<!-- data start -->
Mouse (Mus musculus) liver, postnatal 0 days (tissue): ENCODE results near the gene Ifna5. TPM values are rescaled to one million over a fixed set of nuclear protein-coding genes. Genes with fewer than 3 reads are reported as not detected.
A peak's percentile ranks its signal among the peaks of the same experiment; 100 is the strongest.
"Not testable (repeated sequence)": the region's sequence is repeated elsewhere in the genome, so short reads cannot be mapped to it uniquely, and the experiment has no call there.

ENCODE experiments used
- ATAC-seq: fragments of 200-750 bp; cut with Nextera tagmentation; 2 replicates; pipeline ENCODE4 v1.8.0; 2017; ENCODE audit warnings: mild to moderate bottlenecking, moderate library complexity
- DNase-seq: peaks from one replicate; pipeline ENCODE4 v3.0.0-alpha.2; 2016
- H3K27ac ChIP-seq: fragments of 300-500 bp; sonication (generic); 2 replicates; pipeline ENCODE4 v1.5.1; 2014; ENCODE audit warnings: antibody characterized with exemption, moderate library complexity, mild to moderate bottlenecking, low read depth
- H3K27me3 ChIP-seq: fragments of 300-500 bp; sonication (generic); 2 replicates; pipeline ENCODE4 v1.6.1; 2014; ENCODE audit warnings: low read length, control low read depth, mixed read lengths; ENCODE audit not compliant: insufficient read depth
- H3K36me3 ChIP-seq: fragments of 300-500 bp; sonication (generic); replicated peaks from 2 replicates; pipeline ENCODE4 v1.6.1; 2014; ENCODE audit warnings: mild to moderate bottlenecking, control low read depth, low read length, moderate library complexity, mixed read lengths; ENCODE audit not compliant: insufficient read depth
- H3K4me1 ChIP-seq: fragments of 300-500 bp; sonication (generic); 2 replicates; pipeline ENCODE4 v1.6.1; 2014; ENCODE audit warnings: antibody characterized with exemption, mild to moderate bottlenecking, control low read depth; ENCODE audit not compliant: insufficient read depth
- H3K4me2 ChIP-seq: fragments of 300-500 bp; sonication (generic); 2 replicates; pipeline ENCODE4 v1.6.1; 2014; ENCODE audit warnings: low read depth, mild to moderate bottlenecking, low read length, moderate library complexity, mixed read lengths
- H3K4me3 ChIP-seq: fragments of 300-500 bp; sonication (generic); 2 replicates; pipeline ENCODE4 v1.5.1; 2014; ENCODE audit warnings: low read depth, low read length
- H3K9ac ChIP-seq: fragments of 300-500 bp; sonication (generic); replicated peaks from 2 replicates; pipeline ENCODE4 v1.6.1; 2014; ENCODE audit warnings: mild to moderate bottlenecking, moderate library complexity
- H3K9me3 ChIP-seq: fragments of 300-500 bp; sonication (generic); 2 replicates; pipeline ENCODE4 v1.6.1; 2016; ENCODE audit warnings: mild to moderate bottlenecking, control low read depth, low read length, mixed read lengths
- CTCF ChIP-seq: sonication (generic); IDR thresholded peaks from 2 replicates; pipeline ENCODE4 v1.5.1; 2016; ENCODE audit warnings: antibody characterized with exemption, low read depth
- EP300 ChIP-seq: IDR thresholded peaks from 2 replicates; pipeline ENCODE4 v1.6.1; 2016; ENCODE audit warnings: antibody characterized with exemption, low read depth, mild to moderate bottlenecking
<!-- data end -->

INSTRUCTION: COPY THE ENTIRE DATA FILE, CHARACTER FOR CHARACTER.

Mouse (Mus musculus) liver, postnatal 0 days (tissue): ENCODE results near the gene Ifna5. TPM values are rescaled to one million over a fixed set of nuclear protein-coding genes. Genes with fewer than 3 reads are reported as not detected.
A peak's percentile ranks its signal among the peaks of the same experiment; 100 is the strongest.
"Not testable (repeated sequence)": the region's sequence is repeated elsewhere in the genome, so short reads cannot be mapped to it uniquely, and the experiment has no call there.

ENCODE experiments used
- ATAC-seq: fragments of 200-750 bp; cut with Nextera tagmentation; 2 replicates; pipeline ENCODE4 v1.8.0; 2017; ENCODE audit warnings: mild to moderate bottlenecking, moderate library complexity
- DNase-seq: peaks from one replicate; pipeline ENCODE4 v3.0.0-alpha.2; 2016
- H3K27ac ChIP-seq: fragments of 300-500 bp; sonication (generic); 2 replicates; pipeline ENCODE4 v1.5.1; 2014; ENCODE audit warnings: antibody characterized with exemption, moderate library complexity, mild to moderate bottlenecking, low read depth
- H3K27me3 ChIP-seq: fragments of 300-500 bp; sonication (generic); 2 replicates; pipeline ENCODE4 v1.6.1; 2014; ENCODE audit warnings: low read length, control low read depth, mixed read lengths; ENCODE audit not compliant: insufficient read depth
- H3K36me3 ChIP-seq: fragments of 300-500 bp; sonication (generic); replicated peaks from 2 replicates; pipeline ENCODE4 v1.6.1; 2014; ENCODE audit warnings: mild to moderate bottlenecking, control low read depth, low read length, moderate library complexity, mixed read lengths; ENCODE audit not compliant: insufficient read depth
- H3K4me1 ChIP-seq: fragments of 300-500 bp; sonication (generic); 2 replicates; pipeline ENCODE4 v1.6.1; 2014; ENCODE audit warnings: antibody characterized with exemption, mild to moderate bottlenecking, control low read depth; ENCODE audit not compliant: insufficient read depth
- H3K4me2 ChIP-seq: fragments of 300-500 bp; sonication (generic); 2 replicates; pipeline ENCODE4 v1.6.1; 2014; ENCODE audit warnings: low read depth, mild to moderate bottlenecking, low read length, moderate library complexity, mixed read lengths
- H3K4me3 ChIP-seq: fragments of 300-500 bp; sonication (generic); 2 replicates; pipeline ENCODE4 v1.5.1; 2014; ENCODE audit warnings: low read depth, low read length
- H3K9ac ChIP-seq: fragments of 300-500 bp; sonication (generic); replicated peaks from 2 replicates; pipeline ENCODE4 v1.6.1; 2014; ENCODE audit warnings: mild to moderate bottlenecking, moderate library complexity
- H3K9me3 ChIP-seq: fragments of 300-500 bp; sonication (generic); 2 replicates; pipeline ENCODE4 v1.6.1; 2016; ENCODE audit warnings: mild to moderate bottlenecking, control low read depth, low read length, mixed read lengths
- CTCF ChIP-seq: sonication (generic); IDR thresholded peaks from 2 replicates; pipeline ENCODE4 v1.5.1; 2016; ENCODE audit warnings: antibody characterized with exemption, low read depth
- EP300 ChIP-seq: IDR thresholded peaks from 2 replicates; pipeline ENCODE4 v1.6.1; 2016; ENCODE audit warnings: antibody characterized with exemption, low read depth, mild to moderate bottlenecking